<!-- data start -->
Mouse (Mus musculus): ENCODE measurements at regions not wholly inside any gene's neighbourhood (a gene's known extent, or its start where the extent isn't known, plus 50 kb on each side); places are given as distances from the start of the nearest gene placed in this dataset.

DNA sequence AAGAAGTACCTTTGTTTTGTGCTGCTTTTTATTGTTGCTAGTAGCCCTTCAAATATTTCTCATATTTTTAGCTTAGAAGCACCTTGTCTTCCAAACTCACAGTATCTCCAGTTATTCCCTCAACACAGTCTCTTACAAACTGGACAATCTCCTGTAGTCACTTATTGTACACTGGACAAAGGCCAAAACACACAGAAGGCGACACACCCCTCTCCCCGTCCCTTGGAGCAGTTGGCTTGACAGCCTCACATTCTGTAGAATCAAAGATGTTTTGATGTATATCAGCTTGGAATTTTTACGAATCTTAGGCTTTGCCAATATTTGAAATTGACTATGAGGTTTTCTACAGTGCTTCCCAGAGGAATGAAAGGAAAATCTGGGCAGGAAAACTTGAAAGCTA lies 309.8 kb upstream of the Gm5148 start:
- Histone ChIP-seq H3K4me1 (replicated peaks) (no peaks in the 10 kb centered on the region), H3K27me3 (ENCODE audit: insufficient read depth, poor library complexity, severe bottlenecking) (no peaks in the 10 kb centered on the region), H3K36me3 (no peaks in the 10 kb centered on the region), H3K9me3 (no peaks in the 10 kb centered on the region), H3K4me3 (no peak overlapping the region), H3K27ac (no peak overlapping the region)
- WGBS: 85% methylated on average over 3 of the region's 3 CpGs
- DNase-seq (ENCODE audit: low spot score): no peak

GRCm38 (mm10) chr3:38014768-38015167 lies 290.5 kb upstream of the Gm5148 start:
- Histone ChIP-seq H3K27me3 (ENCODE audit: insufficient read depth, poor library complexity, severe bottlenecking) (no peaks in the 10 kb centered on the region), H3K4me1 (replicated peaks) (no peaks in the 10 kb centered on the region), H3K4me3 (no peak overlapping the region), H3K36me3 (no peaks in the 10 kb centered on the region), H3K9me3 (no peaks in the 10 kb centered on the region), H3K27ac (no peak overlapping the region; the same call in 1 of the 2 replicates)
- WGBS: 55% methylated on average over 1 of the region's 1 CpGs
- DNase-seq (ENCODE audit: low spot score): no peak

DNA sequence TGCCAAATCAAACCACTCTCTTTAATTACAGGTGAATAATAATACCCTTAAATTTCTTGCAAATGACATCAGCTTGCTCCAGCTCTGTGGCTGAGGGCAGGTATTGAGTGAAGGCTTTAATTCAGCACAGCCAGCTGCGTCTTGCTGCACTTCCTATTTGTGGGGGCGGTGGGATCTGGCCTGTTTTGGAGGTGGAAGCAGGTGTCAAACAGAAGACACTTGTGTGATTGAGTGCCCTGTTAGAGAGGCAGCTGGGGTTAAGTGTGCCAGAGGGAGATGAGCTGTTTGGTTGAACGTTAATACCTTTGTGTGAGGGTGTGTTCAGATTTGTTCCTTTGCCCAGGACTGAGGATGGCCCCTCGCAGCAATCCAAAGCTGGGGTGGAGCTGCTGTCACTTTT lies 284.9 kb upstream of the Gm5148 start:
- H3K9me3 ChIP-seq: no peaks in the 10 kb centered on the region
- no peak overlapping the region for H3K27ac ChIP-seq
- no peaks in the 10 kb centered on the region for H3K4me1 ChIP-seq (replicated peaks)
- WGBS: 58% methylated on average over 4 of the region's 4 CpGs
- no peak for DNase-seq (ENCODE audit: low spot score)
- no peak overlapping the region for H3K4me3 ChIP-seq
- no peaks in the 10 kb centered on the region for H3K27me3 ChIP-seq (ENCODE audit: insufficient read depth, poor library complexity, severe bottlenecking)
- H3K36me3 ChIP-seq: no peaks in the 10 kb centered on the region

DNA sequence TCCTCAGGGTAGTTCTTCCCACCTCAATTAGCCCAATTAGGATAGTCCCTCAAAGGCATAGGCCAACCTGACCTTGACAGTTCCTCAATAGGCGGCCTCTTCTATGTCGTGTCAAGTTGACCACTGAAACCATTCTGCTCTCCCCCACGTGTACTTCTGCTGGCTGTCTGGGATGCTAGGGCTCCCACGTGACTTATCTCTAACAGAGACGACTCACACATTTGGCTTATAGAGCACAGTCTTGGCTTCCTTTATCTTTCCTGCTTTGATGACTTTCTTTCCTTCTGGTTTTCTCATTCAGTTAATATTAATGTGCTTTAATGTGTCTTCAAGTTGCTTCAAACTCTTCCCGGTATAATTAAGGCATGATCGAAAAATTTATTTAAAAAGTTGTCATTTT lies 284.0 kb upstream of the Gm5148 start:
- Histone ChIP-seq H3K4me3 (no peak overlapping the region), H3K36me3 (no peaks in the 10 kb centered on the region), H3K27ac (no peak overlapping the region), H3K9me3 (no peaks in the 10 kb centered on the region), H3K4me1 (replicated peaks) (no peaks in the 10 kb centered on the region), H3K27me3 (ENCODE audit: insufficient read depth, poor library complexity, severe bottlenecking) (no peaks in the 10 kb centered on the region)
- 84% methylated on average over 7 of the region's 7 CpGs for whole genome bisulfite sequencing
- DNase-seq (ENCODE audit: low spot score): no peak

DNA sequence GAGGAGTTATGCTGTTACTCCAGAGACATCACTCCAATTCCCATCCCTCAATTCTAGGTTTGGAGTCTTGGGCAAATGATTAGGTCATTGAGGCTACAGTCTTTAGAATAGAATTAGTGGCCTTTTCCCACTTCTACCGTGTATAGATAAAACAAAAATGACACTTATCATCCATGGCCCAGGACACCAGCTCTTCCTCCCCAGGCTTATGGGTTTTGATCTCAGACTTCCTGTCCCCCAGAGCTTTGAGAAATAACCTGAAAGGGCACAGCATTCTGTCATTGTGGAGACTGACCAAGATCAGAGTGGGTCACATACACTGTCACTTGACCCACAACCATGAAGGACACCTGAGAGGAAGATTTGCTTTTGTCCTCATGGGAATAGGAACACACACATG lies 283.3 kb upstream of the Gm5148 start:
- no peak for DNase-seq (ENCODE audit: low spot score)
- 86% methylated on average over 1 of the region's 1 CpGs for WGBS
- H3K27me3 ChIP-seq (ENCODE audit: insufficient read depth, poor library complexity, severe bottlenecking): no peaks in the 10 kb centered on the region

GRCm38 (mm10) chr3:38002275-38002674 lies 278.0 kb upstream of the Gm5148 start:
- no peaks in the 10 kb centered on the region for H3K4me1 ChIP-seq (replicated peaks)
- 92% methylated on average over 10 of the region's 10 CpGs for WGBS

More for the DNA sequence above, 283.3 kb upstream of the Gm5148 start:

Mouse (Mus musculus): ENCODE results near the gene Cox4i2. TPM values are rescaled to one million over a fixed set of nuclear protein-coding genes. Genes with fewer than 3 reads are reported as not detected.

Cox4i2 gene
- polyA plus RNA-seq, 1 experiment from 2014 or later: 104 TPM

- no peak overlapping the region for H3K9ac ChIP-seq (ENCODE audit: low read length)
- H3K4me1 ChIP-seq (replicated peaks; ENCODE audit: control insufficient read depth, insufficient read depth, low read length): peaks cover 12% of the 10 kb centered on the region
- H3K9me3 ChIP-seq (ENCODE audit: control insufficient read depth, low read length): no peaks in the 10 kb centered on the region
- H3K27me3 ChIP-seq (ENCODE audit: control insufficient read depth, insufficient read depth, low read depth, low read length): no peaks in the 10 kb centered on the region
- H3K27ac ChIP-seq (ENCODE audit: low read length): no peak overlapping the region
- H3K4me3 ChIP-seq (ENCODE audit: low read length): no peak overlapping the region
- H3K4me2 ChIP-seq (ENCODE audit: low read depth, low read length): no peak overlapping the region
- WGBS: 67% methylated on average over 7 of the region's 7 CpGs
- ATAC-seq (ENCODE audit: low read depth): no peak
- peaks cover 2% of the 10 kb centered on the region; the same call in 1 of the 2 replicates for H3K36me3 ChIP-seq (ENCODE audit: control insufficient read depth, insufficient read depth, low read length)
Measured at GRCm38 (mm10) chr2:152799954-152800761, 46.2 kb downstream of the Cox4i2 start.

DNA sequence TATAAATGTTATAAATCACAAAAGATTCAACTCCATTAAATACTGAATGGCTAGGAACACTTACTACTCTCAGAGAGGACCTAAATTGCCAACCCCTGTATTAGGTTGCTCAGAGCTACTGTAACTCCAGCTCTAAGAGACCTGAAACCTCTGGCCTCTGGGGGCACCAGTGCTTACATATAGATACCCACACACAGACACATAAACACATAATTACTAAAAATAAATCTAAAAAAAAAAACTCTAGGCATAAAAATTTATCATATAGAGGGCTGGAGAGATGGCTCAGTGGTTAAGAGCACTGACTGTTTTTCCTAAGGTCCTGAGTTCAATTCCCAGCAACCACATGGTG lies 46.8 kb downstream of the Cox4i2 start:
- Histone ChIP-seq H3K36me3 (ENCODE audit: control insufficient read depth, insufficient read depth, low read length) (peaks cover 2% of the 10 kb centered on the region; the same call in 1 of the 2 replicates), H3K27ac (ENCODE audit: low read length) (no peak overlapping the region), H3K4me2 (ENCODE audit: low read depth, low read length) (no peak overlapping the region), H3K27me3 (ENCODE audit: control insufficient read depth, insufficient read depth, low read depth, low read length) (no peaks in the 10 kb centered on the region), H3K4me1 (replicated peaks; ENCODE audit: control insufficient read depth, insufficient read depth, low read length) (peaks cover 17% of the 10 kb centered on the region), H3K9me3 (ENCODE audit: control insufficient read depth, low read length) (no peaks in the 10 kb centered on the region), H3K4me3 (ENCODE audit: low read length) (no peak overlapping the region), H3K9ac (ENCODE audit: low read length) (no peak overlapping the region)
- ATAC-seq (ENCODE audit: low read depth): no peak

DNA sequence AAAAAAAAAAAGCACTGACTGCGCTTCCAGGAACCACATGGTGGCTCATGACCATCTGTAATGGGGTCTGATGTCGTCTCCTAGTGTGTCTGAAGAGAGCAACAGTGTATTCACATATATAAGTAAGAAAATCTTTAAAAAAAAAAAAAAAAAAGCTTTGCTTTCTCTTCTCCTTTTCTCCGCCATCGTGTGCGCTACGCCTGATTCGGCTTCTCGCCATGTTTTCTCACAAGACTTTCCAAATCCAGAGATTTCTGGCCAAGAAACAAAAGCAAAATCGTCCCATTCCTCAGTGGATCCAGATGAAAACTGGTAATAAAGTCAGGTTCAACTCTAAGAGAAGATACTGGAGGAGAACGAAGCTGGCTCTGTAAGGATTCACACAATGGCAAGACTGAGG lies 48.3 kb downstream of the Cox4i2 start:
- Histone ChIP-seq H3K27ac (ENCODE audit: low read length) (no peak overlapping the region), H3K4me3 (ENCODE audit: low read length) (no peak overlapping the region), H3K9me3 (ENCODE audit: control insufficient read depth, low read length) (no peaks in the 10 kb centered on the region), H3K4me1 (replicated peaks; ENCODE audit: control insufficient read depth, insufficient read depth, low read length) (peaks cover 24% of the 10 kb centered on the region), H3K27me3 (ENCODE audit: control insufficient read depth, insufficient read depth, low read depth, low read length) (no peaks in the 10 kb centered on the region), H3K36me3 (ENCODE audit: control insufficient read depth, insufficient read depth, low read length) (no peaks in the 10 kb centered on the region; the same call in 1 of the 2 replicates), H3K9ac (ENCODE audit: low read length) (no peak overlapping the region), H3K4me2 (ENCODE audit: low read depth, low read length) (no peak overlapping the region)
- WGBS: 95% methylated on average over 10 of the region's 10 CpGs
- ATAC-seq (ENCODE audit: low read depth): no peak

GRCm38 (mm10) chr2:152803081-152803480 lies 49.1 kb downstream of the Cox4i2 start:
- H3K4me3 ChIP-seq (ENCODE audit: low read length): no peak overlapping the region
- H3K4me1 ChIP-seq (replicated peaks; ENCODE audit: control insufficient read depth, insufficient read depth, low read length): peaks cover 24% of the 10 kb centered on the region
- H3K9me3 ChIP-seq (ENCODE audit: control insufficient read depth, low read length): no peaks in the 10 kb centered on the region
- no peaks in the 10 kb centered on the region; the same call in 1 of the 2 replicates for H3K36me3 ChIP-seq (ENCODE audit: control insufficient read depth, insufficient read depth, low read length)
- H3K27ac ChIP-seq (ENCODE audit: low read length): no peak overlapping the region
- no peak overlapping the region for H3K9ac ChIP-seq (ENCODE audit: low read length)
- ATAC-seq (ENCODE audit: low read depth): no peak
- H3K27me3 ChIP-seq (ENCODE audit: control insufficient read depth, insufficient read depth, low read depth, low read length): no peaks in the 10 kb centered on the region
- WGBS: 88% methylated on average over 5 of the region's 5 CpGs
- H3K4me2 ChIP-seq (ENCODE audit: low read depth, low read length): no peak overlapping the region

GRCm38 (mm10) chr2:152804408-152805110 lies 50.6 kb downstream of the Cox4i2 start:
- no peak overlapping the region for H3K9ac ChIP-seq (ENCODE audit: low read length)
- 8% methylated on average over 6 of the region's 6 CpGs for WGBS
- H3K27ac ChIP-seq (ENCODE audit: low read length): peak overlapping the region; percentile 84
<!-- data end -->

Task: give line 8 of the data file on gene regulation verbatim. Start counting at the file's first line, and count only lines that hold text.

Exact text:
- WGBS: 55% methylated on average over 1 of the region's 1 CpGs